Seminar: César Terrer

Thursday, March 25, 2021 - 12:00pm

César Terrer

Lawrence Fellow, Lawrence Livermore National Laboratory

Carbon accumulation in land under rising CO2

Land ecosystems sequester on average about a third of anthropogenic CO2 emissions every year. The fate of this ecosystem service is however highly uncertain, with climate models projecting both positive and negative trends this century. I synthesize findings from elevated CO2 experiments to quantify the potential of plants and soils to store carbon with future levels of CO2. My results suggest that forests still have room for further growth with elevated CO2, though the magnitude of this effect is three times lower than previously thought. In addition, I found a trade-off between plant and soil carbon storage, whereby putting more carbon in biomass results in a decrease in soil carbon storage. I will also highlight the importance of grasslands in helping to draw down carbon from the atmosphere. My data-driven results challenge previously held assumptions about the carbon cycle and can be used to improve climate projections and guide natural climate solutions.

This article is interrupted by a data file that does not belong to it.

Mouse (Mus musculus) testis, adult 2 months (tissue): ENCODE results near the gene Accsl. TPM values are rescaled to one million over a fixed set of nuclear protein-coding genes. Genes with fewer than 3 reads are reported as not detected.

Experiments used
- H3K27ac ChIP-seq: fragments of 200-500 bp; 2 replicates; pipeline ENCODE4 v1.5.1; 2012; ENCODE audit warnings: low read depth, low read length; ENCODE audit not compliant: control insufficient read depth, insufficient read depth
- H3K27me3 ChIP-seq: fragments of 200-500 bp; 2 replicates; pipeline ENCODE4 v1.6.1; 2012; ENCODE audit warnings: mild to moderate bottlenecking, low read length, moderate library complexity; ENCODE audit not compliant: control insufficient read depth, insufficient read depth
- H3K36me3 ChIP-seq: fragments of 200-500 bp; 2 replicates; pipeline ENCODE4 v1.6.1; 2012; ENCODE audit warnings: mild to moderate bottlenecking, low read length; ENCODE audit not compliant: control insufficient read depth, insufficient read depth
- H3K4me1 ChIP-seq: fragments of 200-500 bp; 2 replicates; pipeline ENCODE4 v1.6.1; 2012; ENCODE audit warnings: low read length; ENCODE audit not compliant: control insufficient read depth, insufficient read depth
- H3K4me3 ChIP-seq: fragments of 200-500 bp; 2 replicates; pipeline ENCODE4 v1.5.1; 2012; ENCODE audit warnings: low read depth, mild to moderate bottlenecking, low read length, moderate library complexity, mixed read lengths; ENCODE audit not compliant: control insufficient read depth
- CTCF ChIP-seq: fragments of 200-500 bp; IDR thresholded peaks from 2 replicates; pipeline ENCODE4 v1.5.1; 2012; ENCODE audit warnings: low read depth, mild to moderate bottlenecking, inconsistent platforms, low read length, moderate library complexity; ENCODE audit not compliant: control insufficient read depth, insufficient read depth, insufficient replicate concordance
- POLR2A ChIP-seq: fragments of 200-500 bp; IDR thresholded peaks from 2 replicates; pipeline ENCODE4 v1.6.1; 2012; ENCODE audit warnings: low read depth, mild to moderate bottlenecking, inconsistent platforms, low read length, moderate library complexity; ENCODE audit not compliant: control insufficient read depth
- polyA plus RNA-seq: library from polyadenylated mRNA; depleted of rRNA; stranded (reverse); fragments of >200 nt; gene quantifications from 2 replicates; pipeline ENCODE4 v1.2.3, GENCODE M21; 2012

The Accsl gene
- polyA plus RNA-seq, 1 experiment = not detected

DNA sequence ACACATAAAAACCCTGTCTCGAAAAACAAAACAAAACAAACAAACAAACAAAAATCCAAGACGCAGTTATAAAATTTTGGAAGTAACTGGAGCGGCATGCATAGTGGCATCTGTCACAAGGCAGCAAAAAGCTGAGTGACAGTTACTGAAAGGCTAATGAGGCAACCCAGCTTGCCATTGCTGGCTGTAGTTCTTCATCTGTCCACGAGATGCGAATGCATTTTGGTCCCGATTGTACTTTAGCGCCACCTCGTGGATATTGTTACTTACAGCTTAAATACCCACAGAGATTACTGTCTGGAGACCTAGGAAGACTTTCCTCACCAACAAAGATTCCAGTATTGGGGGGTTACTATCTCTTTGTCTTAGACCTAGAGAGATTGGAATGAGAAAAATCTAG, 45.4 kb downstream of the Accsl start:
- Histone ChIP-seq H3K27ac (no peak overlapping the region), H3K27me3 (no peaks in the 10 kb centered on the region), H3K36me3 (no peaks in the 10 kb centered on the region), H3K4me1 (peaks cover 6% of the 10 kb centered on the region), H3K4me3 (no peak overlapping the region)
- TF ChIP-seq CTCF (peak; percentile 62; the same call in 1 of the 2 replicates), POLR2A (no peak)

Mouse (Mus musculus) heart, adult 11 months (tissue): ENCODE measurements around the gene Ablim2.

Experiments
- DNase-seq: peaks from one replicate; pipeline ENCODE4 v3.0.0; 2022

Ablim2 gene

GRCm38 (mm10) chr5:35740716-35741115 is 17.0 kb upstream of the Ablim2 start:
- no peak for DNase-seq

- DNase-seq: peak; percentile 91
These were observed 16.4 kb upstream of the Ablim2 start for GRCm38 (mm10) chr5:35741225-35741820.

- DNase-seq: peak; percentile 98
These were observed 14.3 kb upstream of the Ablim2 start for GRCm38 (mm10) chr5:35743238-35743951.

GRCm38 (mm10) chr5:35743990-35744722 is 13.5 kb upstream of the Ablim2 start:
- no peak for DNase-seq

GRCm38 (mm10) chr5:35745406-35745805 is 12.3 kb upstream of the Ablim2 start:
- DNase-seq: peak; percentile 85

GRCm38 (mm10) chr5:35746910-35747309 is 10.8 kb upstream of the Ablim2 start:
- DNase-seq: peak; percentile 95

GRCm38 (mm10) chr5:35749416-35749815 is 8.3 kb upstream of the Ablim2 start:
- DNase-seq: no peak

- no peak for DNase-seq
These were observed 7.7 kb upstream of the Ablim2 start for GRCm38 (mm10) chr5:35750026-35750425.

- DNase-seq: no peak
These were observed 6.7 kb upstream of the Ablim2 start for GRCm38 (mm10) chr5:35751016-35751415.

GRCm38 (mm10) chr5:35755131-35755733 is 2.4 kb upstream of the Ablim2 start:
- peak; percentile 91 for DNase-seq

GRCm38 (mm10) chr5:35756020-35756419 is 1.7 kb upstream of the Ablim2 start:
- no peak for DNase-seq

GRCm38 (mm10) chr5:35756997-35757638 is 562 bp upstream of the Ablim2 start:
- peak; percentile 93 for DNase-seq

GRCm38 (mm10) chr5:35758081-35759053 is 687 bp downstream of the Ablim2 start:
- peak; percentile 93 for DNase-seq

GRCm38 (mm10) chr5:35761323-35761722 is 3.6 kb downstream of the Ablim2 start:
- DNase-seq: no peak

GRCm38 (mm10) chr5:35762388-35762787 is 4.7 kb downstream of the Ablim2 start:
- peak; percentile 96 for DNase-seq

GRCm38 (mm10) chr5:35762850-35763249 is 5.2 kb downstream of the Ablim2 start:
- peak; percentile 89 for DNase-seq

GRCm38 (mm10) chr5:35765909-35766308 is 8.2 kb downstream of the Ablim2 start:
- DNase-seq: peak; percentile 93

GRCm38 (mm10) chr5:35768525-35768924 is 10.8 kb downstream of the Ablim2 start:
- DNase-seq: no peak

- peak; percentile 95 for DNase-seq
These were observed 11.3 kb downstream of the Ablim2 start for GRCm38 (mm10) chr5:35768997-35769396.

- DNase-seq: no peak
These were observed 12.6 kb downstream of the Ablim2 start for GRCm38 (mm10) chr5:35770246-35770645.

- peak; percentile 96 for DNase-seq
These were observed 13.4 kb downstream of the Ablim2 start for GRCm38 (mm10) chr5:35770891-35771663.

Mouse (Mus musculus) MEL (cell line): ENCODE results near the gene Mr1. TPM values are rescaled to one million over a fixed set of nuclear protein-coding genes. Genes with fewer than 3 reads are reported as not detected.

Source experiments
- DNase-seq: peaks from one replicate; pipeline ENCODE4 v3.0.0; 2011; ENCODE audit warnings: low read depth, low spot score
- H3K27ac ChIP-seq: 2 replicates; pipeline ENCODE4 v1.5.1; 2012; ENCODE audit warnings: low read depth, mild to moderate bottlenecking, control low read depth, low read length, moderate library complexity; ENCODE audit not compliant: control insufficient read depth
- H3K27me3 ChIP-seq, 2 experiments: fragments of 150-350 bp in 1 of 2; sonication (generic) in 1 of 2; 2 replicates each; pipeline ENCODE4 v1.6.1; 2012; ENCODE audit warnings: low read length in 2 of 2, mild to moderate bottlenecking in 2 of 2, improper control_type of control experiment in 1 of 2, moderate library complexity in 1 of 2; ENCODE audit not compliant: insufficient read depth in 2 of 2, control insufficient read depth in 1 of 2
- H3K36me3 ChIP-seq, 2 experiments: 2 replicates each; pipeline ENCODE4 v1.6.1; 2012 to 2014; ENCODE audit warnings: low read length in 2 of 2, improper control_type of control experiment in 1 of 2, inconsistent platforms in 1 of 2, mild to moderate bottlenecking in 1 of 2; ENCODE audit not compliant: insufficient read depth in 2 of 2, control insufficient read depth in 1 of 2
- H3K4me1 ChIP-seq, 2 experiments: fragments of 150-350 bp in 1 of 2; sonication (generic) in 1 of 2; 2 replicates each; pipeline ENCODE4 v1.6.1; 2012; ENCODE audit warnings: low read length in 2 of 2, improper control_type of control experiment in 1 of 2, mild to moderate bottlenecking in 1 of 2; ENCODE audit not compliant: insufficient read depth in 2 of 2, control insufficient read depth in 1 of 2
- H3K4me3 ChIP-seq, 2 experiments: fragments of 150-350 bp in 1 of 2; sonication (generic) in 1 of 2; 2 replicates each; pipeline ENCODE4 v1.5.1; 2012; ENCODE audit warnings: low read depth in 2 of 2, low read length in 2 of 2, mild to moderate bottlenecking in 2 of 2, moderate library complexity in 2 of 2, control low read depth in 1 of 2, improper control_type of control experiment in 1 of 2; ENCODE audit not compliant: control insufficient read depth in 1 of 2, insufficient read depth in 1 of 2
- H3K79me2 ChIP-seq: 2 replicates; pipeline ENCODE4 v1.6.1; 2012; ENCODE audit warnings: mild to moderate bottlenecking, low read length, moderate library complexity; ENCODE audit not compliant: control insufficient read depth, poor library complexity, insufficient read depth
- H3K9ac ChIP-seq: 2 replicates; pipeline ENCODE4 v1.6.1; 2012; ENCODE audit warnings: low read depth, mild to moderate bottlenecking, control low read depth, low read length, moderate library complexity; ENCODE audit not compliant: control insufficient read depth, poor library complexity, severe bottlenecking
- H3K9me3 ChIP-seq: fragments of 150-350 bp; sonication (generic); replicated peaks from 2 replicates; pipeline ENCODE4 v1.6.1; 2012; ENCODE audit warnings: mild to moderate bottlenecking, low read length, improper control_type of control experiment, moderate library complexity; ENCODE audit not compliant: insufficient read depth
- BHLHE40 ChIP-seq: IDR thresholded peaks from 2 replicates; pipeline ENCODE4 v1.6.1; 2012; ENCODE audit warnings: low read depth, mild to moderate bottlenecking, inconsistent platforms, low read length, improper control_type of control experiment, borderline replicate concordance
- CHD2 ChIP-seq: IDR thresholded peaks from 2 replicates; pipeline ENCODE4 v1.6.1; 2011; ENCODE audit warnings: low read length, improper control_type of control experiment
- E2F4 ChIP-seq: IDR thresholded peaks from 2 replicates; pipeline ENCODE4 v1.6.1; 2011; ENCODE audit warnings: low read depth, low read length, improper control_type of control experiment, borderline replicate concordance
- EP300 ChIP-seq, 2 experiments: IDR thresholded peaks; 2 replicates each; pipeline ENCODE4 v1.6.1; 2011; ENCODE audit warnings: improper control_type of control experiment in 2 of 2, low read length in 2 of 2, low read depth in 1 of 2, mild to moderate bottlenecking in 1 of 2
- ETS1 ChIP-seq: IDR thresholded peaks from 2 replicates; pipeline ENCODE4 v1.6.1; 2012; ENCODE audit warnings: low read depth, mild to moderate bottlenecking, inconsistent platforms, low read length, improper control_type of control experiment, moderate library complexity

César Terrer is a Lawrence Fellow at the Lawrence Livermore National Laboratory and Stanford affiliate. He obtained his Ph.D. in Ecosystem Ecology and Climate Change from Imperial College London, where he started working at the interface between experiments and models to better understand the effects of elevated CO2 on vegetation. Dr. Terrer’s research has advanced our understanding on the effects of CO2 in terrestrial ecosystems, the role of soil nutrients in a climate change context, and plant-soil interactions. Synthesizing observational data from CO2 experiments and satellites through meta-analysis and machine-learning, César has found that microbial interactions between plants and soils play a major role in the carbon cycle at a global scale, affecting the speed of global warming. His research has been recognized internationally with the Peccei Award from IIASA as an exceptional young scientist and DOE’s Recognition and Awards Program.

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